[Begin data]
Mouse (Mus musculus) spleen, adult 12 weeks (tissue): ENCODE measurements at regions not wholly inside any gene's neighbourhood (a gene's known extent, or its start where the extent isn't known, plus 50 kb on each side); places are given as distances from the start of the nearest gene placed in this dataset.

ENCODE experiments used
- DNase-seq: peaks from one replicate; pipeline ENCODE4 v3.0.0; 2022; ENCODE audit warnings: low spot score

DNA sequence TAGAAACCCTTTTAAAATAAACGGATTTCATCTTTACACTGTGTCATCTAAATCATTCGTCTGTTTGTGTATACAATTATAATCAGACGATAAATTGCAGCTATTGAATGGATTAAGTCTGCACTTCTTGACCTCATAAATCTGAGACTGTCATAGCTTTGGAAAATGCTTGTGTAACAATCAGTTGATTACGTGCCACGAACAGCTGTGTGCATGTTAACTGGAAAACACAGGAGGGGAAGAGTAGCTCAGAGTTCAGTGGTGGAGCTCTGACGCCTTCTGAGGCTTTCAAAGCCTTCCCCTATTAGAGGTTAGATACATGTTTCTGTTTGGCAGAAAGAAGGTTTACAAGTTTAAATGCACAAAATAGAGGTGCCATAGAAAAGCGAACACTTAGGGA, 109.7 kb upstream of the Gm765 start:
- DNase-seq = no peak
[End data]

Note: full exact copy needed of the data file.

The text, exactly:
Mouse (Mus musculus) spleen, adult 12 weeks (tissue): ENCODE measurements at regions not wholly inside any gene's neighbourhood (a gene's known extent, or its start where the extent isn't known, plus 50 kb on each side); places are given as distances from the start of the nearest gene placed in this dataset.

ENCODE experiments used
- DNase-seq: peaks from one replicate; pipeline ENCODE4 v3.0.0; 2022; ENCODE audit warnings: low spot score

DNA sequence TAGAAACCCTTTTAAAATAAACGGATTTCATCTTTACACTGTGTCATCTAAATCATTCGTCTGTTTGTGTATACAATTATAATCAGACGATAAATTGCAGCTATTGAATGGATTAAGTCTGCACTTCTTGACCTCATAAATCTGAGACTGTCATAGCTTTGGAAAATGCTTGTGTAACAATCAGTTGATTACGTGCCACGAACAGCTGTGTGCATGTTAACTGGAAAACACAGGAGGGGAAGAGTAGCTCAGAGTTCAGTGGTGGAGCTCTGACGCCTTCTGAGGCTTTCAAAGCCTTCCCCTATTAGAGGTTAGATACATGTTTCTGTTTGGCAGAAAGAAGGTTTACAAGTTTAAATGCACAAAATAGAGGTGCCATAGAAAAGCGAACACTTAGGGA, 109.7 kb upstream of the Gm765 start:
- DNase-seq = no peak